The chairman and board members consistently elevate the credibility and voices of certifiers and lobbying organizations whose revenue streams are enhanced by their lobbying on behalf of their “clients.” OrganicEye has always contended that certifiers should be neutral on deliberations before the NOSB, as they are the referees interpreting the rules and need to be viewed as independent.
Throughout the meeting, a number of industry-affiliated commenters and board members, including the OTA’s vice president of regulatory affairs, Gwendolyn Wyard, kept using a fallback in relating to materials to be reviewed, including synthetics involved in ion exchange, as having been FDA approved. This ignores the fact that organic consumers don’t trust the regulatory oversight of the conventional food industry, which is why Congress created the NOSB to assess risks more stringently (applying the precautionary principle).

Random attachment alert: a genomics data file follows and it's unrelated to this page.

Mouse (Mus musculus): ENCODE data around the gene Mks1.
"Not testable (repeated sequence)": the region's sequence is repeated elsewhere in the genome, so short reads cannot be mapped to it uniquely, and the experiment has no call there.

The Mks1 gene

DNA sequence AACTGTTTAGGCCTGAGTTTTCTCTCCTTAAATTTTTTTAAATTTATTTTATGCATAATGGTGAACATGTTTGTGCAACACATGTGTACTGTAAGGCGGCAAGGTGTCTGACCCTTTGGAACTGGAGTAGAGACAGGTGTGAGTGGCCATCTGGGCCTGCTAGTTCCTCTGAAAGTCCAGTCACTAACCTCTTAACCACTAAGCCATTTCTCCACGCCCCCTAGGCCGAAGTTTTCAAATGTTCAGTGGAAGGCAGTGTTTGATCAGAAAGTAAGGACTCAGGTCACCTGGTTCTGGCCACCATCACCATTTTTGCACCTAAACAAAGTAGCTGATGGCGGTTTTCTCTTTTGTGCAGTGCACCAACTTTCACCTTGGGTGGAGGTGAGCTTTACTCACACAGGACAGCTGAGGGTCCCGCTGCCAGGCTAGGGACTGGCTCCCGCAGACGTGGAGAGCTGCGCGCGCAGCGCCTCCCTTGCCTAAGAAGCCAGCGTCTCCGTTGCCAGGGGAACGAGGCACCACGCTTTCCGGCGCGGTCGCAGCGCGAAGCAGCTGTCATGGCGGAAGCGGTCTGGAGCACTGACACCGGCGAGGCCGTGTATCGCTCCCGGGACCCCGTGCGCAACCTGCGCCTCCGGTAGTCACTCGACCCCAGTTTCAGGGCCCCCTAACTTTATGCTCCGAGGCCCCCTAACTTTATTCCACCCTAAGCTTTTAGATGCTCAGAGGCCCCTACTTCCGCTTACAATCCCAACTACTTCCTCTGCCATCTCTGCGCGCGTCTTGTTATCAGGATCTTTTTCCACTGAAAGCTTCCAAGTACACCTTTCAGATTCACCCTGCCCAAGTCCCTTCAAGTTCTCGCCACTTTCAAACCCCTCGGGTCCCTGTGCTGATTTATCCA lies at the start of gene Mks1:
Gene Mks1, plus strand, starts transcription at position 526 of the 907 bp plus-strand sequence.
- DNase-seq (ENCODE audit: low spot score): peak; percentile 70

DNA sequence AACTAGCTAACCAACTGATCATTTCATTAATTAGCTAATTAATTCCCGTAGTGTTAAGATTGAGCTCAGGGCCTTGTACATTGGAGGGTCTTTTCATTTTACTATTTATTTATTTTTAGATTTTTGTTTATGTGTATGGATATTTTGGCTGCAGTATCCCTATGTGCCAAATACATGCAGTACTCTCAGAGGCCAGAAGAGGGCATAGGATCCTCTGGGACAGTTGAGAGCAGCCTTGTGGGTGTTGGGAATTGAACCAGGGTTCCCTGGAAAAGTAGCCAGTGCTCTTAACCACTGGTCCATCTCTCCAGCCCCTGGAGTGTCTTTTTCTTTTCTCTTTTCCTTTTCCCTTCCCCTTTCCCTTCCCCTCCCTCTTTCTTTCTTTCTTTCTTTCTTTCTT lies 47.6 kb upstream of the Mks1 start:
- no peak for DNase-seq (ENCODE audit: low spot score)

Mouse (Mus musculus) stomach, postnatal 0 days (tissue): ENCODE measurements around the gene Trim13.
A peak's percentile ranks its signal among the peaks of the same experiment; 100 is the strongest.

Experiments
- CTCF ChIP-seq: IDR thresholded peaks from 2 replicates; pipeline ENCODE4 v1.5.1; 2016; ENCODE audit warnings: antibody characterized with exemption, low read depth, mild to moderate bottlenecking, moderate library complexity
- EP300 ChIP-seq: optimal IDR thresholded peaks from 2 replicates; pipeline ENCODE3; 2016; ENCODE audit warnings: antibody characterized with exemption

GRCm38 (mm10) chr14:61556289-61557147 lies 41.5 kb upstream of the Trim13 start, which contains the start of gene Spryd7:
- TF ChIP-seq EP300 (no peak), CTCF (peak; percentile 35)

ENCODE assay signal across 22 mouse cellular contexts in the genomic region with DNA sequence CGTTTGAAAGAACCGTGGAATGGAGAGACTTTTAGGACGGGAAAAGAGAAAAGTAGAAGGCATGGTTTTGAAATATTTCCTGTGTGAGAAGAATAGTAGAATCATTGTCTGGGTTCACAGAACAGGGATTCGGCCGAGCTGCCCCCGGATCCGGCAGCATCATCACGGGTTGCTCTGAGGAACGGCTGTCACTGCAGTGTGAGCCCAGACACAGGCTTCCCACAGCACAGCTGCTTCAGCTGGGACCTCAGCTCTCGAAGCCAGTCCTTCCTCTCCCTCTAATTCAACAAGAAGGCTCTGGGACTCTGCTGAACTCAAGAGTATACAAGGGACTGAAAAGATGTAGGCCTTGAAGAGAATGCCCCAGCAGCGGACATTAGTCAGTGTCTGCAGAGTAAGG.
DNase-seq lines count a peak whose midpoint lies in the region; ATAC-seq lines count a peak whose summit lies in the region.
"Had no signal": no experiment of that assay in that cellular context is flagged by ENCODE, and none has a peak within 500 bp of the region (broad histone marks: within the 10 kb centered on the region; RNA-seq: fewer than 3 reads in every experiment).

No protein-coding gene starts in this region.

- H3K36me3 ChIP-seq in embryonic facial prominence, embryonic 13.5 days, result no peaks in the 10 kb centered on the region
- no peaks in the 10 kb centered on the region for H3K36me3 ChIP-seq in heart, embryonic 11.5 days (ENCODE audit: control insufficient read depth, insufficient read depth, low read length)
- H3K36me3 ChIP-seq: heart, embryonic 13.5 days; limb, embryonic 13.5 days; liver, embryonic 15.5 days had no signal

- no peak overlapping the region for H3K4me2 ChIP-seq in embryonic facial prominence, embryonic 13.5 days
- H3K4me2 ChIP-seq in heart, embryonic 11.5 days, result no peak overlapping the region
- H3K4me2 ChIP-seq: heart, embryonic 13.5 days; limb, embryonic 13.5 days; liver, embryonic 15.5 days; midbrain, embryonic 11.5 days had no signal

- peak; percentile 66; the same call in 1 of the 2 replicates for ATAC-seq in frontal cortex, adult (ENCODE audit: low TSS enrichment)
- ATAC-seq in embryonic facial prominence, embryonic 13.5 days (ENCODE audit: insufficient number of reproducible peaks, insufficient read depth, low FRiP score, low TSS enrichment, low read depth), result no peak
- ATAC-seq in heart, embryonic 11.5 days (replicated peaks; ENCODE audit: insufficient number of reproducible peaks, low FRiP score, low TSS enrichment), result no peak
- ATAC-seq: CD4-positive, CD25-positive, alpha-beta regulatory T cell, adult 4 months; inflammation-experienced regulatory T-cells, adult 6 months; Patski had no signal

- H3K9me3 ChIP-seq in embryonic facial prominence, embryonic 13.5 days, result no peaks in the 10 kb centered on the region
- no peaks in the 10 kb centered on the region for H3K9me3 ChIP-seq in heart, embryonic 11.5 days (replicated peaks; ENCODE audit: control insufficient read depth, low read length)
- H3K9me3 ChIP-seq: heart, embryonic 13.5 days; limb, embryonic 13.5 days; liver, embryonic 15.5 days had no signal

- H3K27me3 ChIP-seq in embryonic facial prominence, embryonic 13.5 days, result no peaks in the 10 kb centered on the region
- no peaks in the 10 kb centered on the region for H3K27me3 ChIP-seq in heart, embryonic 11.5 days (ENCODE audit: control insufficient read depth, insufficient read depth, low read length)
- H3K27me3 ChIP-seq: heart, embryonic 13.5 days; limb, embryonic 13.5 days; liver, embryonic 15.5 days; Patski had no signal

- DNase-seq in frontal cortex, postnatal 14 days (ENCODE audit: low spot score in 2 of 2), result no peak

Board members gushed over farmers who attended the session, as has historically been the case, but these farmers were overwhelmingly bringing up concerns about organic integrity that were discounted time and time again. When OrganicEye supplied statistics about hundreds of family farms being forced out of business due to the growth of “organic” milk production from giant CAFOs in the Southwest, no board members expressed concern, although one other commenter, Linley Dixon of the Real Organic Program, referenced our presentation.
Harold Austen, a former board member who held one of the handler seats representing food processors, continued his advocacy for approving synthetic and non-organic materials. The common refrain, repeated time and time again by commentors and board members alike, was that the industry needs more “tools in the toolbox” (a euphemism for more non-organic methods, including the use of synthetics, so additional industrial-scale conventional growers and processors can succeed in producing more processed organic food). OrganicEye contends that many of the proposed changes would further erode the working definition of organics.